Dusty Rhodes 13:27
Let me ask a Sotirios . Is there in your experience, what range of particles are the most important to measure?
Yeah, I completely agree with Andreas but also it depends the setting. For example, if you want to measure air quality in an office, you weren't going to pay is it located near a busy street? is it located near a port or near an industrial site? In this case, yeah, it makes more sense to measure sulphur compounds or nitrogen compounds. But if you are in a place like residential place, where there may not be so much traffic or industrial sites around etc, then there is no need to invest in in so many sensors because sensors come with a cost and not everybody can afford them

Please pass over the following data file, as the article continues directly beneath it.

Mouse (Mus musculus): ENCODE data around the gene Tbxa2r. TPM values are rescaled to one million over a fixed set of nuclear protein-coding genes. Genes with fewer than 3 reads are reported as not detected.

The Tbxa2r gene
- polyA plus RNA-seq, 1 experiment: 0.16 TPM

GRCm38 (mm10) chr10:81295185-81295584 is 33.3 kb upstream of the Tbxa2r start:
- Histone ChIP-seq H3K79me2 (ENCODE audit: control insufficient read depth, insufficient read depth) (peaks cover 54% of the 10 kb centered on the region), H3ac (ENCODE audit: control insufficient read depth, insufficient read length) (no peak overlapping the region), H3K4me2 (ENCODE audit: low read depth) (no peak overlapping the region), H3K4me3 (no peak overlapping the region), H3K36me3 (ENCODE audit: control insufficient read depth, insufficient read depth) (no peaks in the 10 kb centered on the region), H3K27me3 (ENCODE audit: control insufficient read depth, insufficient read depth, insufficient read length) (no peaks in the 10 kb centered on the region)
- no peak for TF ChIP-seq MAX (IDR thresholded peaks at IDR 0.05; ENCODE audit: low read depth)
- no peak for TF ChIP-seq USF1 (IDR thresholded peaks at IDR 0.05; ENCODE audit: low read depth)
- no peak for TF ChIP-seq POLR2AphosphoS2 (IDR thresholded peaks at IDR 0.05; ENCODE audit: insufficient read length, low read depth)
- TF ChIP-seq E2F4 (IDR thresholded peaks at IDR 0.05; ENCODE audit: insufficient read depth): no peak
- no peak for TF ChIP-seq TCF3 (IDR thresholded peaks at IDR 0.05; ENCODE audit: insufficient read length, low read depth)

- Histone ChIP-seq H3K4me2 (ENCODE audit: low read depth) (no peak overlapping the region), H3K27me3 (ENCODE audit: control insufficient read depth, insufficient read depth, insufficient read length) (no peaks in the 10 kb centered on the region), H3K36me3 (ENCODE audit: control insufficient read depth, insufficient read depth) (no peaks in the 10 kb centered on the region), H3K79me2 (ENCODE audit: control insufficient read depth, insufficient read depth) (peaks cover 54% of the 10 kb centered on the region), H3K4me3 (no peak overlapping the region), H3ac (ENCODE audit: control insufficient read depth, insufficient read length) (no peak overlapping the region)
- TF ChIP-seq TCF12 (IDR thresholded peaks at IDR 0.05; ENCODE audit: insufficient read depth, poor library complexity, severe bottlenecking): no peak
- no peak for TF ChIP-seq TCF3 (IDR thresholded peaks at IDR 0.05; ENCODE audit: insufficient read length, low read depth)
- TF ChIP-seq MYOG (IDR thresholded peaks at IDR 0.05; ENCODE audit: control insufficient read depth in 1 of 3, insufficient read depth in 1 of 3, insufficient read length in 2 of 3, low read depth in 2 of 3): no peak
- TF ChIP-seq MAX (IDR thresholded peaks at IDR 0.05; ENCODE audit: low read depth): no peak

Dusty Rhodes 14:22
Anders this is probably be more your area because in the lab you would be looking at the kind of thresholds that could be observed Are you able to give me an example of a threshold that you would find in an office building in in a city and subsidies you might look for that might be more suburban,
Anders Sundvik 14:39